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MG MGA - Cleaning gas tank
| I bought my A about 6 years ago and have never cleaned the gas tank. I have about 160 miles oin this tank so I suspect its pretty low on gas. Should I remove the drain plug and rinse the tank to clean it? Do I need to remove the tank to shake it? Let it air dry or just pour some gas in and swirl it around?|
|If you have been driving it for six years and it has never given you trouble, I would leave it be and enjoy driving. Whatever is there hasn't moved in six years.|
|I have never cleaned the tank in 18 years of ownership with no problems. I think that there is only an issue if the car has sat for extended periods unused. Rust, water and bad fuel are all potential issues when the car is unused.|
As you have been already running the car with no issue I would say that there should be no further problems. This is also a good excuse to use the car more!!
|My car sat for over 25 years with no fuel in the tank. During the restoration, I checked it for leaks by filling it with water and welded the few pinholes I found. I don't suggest welding a tank that has had fuel anytime in the near past....BOOM! I rinsed the tank of dust and debris, paying no real attention to sealing any rust etc inside. For the 8+ years that it has been on the road, I have had no fuel related issues. I run a clear filter in the engine compt but nothing significant has been deposited there. |
I would also suggest leaving it well enough alone. I would also suggest a filter just before the carbs.
While the above advice is probably sound, if you want to clean the tank I would suggest draining it, remove it, take it to a radiator shop and let them clean it. That's what I did. But I already had the tank removed when I did my restoration. I also used a tank sealer from POR..just because...seemed to work fine.
Still, if it ain't broke...
|G T Foster|
|28 years driving my 1600 and never touched the tank! I have a filter in-line just before the carbs and replace that about every 5/6 years.|
|On topic first, if you have crud in your fuel tank giving a carb clogging problem that needs an in-line filter, then it's time to have the fuel tank boiled out by a radiator shop (or install a new tank if the old one is to far gone). I cannot recommend any shushing compound because I have no experience with the modern formulas, and I don't see a need for it in a car with regular driving.|
I did rinse my tank out once at about 150K-mi in 1977 as part of first restoration, and treated it with slushing compound (followed by several years of storage during restoration). It now has 377K-mi with no problem. As noted, the proper treatment is to drive it regularly to keep the tank clean. For sure the "vintage" slushing compound that was in my tank had disolved and disappeared many years ago when subject to 10% alcohol in the fuel. It would have been gradually flushed out passing through the carbs to be burned along with the fuel. I have heard reports of the stuff coming off in sheets and gumming up the tank in cars that spent lots of time in storage. New compounds are supposed to be more resistant to modern fuels, but I have no experience there. I just keep driving and the tank with bare interior stays clean.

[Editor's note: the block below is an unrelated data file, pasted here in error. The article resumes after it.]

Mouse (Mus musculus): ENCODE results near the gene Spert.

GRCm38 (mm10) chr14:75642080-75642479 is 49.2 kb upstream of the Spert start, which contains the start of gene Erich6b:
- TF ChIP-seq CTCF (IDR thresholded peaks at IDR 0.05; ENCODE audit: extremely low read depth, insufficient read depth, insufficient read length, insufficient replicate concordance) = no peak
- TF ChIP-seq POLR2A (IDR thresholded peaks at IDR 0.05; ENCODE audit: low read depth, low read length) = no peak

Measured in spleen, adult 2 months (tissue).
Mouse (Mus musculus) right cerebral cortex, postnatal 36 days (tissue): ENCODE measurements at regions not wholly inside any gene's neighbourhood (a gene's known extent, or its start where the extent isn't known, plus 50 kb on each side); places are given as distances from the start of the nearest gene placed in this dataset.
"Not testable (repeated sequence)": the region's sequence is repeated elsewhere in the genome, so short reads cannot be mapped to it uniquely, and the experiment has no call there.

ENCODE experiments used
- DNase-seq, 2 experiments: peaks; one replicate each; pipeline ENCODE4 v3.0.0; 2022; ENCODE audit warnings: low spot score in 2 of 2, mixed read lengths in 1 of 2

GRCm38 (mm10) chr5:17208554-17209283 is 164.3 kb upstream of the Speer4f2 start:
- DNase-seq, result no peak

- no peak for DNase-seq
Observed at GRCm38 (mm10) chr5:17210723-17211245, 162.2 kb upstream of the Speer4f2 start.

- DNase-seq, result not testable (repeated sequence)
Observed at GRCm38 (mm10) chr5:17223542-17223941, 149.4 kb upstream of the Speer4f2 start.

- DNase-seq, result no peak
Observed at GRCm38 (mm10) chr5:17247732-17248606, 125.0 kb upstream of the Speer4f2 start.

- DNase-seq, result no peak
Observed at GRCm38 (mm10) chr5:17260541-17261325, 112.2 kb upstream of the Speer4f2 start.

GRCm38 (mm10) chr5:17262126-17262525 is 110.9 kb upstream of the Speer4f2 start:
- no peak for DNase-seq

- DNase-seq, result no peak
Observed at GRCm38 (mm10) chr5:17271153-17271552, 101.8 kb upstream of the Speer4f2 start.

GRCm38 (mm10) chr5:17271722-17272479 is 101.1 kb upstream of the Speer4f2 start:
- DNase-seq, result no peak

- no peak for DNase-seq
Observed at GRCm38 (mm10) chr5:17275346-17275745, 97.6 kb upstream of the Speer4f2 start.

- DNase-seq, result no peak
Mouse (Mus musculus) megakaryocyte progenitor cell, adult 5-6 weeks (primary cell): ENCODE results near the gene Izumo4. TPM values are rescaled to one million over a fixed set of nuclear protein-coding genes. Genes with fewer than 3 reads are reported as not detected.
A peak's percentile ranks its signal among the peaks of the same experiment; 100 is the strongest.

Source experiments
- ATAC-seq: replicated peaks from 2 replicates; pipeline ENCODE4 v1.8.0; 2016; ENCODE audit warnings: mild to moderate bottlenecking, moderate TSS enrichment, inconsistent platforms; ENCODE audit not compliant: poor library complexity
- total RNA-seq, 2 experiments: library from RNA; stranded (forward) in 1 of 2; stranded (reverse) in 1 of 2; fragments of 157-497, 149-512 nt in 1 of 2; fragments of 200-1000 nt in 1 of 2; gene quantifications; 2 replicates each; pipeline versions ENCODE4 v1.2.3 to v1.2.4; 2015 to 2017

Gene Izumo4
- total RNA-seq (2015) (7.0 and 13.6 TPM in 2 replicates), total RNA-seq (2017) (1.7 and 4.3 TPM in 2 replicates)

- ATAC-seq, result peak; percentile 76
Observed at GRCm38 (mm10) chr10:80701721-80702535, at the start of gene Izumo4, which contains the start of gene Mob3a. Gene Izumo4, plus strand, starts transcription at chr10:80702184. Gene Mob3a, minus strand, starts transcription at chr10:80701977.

For the first 40 years the only fuel "filters" in my car were the original screens in fuel pump inlet and carb float covers, and those never caught anything, so there was never any debris large enough to clog up a float jet. After switching to an aftermarket fuel pump I have a tiny finger size filter on the pump inlet. That went 100k-mi between fuel pump changes without clogging, so the fuel tank must be amazingly clean at all times. I have never used a filter in line before the carbs.
If you insist on storing your car for extended periods of time without running I suggest keeping the fuel tank full so there is no condensation inside to cause the tank to rust internally. Keeping it full also reduces evaporation of volatile compounds in the fuel, so it is less likely to go "stale" during several months of storage. The worst thing you can do is store it with one or two gallons of fuel that will evaporate completely.
For storage for years at a time I can only think to empty the tank, store it in a dry temperature controlled place, and put a large bag of dessicant inside to keep it as dry as possible. Bottom line is, old cars work best when driven regularly and give problems when not driven.
This thread was discussed between 06/08/2009 and 07/08/2009
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